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Author Topic: Allocation error loading UTF-8-encoded text to array of wide character strings  (Read 309 times)

Offline Darius Runge

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Hello,

I am trying to load a text file of UTF-8-encoded strings seperated by a newline character to a dynamically allocated array of wide character strings. This works until I read a string containing a non-english character (the lowercase Ü as it exists in german language). I have tried different locale settings, providing more memory for the wide characters than should be required and also had a look if wcslen might be the wrong function.

Perhaps someone can tell me the reason my program is not working as intended. The main (and only) file as well as 'stop.txt' is attached. (Don't worry about the naming of "stop", its just that they are stop words - words that are to be ignored - in a parser I am working on).

I appreciate any help and hope it is not something obvious I simply missed.

Greetings,
Darius

Offline frankie

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Happy new year.
It's too late to deep check your code, but as first point the following is uncorrect:
Code: [Select]
stop_words = calloc(1, sizeof(wchar_t));
It should be:
Code: [Select]
stop_words = calloc(1, sizeof(wchar_t *));
And also:
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stop_words = realloc(stop_words, i);
Should be:
Code: [Select]
stop_words = realloc(stop_words, i * sizeof(wchar_t *));
The debugger is your friend, use it.

Offline Darius Runge

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Thank you for the quick reply! Really missed those mistakes and will have a deeper look in how to use the Pelles C Debugger.

Offline John Z

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Hi Darius,

You might also consider that pointer names in particular, can benefit from some type of identifier like a p_.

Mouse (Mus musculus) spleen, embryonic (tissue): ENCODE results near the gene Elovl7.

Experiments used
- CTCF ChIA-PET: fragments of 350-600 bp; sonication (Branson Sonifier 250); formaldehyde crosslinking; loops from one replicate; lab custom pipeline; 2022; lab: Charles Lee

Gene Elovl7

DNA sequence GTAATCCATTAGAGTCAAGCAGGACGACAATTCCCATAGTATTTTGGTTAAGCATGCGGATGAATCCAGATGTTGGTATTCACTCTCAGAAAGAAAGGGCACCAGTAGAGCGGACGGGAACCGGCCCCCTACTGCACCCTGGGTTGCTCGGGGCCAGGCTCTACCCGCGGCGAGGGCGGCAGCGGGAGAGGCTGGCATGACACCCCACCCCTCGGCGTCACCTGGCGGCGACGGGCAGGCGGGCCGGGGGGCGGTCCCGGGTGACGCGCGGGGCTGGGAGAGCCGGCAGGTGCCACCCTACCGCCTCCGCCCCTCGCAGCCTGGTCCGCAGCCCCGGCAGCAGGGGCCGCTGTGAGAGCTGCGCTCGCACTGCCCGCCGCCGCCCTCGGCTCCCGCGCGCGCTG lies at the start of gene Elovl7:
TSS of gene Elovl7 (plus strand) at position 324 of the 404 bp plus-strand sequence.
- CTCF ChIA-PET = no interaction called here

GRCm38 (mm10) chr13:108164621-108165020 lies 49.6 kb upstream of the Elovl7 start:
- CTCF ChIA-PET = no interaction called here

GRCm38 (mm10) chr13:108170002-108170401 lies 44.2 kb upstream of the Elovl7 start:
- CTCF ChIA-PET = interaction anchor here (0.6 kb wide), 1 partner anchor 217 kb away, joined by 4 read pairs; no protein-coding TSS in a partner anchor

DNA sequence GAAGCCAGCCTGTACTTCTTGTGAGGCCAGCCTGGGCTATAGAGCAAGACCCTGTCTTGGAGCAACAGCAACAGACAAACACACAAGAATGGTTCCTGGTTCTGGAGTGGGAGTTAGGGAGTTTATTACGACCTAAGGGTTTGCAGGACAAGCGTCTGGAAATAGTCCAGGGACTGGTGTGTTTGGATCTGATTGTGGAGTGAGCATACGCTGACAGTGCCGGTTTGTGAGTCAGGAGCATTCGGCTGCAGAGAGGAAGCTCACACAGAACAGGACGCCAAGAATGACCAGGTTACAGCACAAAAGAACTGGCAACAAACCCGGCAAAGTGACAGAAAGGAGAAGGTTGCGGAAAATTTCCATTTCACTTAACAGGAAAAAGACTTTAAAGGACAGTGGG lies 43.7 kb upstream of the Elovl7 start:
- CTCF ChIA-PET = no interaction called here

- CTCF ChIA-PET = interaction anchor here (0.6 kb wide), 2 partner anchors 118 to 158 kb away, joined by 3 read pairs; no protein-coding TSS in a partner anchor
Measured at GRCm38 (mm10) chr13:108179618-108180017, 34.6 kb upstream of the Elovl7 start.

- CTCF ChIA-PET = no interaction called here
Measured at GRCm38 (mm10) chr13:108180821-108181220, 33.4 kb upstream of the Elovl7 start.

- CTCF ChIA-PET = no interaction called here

So your variable named 'stop_words', which frankie points out is being assigned a pointer could be named
'p_stop_words'.  Then reading your code later pointers are easily identified. Just a thought....

John Z

Update: Looked over your sample code.  If you have a lot of stop_words to import you'll be beating the memory management system up ;)  You might consider allocating the p_stop_words pointer space in blocks of 10 or more then down count the number used and only realloc when 1 spot is left.  Code will be faster overall and less memory management.
« Last Edit: January 02, 2023, 12:27:40 pm by John Z »

Offline Darius Runge

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Hi John,

I appreciate your suggestions on my code! The 'p_' is a good idea and I will do so in the future. However, I will probably write it as a suffix (stop_words_p) to match the convention of the C standard library which has types like div_t, time_t or the _s suffix for structures which I have often seen in other code as well. I understand this to be a matter of mere preference (or is it supposed to be possible to have a prefix and suffix like p_div_t?)

I was worried myself that I might beat up the memory management system, but I understood that realloc is supposed to be implemented smart enough to actually provide more space than asked for to avoid relocating every single call. Do you know if that's true?

To everyone: The original issue is fixed and I will soon share the working code if someone encounters the same issue. (Technically only checked it in linux/gcc so far, will check in Pelles C/Win11 as well before posting here to be sure).

Darius

Offline frankie

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Hi John,

I appreciate your suggestions on my code! The 'p_' is a good idea and I will do so in the future. However, I will probably write it as a suffix (stop_words_p) to match the convention of the C standard library which has types like div_t, time_t or the _s suffix for structures which I have often seen in other code as well. I understand this to be a matter of mere preference (or is it supposed to be possible to have a prefix and suffix like p_div_t?)
Maybe you'll better understand how Hungarian notation should be used reading here. Microsoft extensively use it.
The postfix format is generally used for user defined type data like in:
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typedef unsigned int count_t;
count_t  my_count;
For a more efficient memory usage, as John suggested, you should allocate a block of pointers at time (i.e. 100 pointers). When finished you can use realloc to reduce the allocated structure/array freeing the excess memory.
« Last Edit: January 03, 2023, 02:13:14 am by frankie »